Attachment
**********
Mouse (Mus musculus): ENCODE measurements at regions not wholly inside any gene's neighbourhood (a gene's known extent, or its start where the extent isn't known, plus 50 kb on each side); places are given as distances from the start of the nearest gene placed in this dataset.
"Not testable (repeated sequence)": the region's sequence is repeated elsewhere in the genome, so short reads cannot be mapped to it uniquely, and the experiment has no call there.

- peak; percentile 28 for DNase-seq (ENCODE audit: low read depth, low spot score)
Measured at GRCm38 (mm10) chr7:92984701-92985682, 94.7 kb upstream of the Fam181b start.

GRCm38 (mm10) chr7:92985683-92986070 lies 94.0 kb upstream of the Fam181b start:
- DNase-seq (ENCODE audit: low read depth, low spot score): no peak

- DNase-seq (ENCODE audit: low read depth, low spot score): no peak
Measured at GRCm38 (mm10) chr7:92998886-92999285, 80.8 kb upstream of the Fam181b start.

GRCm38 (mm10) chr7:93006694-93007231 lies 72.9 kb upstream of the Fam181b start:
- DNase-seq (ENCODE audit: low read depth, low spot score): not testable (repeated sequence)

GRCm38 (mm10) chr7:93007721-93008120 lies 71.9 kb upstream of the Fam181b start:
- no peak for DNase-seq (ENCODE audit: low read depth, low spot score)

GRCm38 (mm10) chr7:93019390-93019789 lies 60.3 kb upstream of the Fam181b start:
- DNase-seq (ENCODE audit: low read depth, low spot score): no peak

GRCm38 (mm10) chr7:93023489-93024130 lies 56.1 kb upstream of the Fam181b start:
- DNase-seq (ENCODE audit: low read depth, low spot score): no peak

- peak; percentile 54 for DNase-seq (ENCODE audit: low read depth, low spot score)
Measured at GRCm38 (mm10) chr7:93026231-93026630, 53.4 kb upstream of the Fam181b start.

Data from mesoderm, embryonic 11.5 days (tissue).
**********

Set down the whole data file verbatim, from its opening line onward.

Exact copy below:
Mouse (Mus musculus): ENCODE measurements at regions not wholly inside any gene's neighbourhood (a gene's known extent, or its start where the extent isn't known, plus 50 kb on each side); places are given as distances from the start of the nearest gene placed in this dataset.
"Not testable (repeated sequence)": the region's sequence is repeated elsewhere in the genome, so short reads cannot be mapped to it uniquely, and the experiment has no call there.

- peak; percentile 28 for DNase-seq (ENCODE audit: low read depth, low spot score)
Measured at GRCm38 (mm10) chr7:92984701-92985682, 94.7 kb upstream of the Fam181b start.

GRCm38 (mm10) chr7:92985683-92986070 lies 94.0 kb upstream of the Fam181b start:
- DNase-seq (ENCODE audit: low read depth, low spot score): no peak

- DNase-seq (ENCODE audit: low read depth, low spot score): no peak
Measured at GRCm38 (mm10) chr7:92998886-92999285, 80.8 kb upstream of the Fam181b start.

GRCm38 (mm10) chr7:93006694-93007231 lies 72.9 kb upstream of the Fam181b start:
- DNase-seq (ENCODE audit: low read depth, low spot score): not testable (repeated sequence)

GRCm38 (mm10) chr7:93007721-93008120 lies 71.9 kb upstream of the Fam181b start:
- no peak for DNase-seq (ENCODE audit: low read depth, low spot score)

GRCm38 (mm10) chr7:93019390-93019789 lies 60.3 kb upstream of the Fam181b start:
- DNase-seq (ENCODE audit: low read depth, low spot score): no peak

GRCm38 (mm10) chr7:93023489-93024130 lies 56.1 kb upstream of the Fam181b start:
- DNase-seq (ENCODE audit: low read depth, low spot score): no peak

- peak; percentile 54 for DNase-seq (ENCODE audit: low read depth, low spot score)
Measured at GRCm38 (mm10) chr7:93026231-93026630, 53.4 kb upstream of the Fam181b start.

Data from mesoderm, embryonic 11.5 days (tissue).